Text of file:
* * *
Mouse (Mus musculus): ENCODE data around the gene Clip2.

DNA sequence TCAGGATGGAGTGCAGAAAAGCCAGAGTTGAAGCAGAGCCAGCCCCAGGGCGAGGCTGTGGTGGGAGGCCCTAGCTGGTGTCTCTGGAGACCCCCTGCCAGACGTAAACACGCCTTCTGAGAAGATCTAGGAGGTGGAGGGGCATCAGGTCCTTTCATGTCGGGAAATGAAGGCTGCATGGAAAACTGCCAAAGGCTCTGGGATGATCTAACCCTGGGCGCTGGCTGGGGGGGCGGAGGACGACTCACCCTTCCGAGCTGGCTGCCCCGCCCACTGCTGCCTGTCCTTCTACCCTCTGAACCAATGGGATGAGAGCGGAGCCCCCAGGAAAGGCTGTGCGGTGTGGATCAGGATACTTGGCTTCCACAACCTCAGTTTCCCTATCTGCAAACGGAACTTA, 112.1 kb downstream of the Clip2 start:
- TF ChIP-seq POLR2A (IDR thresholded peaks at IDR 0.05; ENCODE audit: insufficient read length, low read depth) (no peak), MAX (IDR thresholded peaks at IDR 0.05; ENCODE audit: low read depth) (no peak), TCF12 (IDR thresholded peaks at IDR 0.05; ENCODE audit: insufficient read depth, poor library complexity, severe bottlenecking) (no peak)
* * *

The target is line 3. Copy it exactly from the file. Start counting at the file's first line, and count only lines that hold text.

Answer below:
- TF ChIP-seq POLR2A (IDR thresholded peaks at IDR 0.05; ENCODE audit: insufficient read length, low read depth) (no peak), MAX (IDR thresholded peaks at IDR 0.05; ENCODE audit: low read depth) (no peak), TCF12 (IDR thresholded peaks at IDR 0.05; ENCODE audit: insufficient read depth, poor library complexity, severe bottlenecking) (no peak)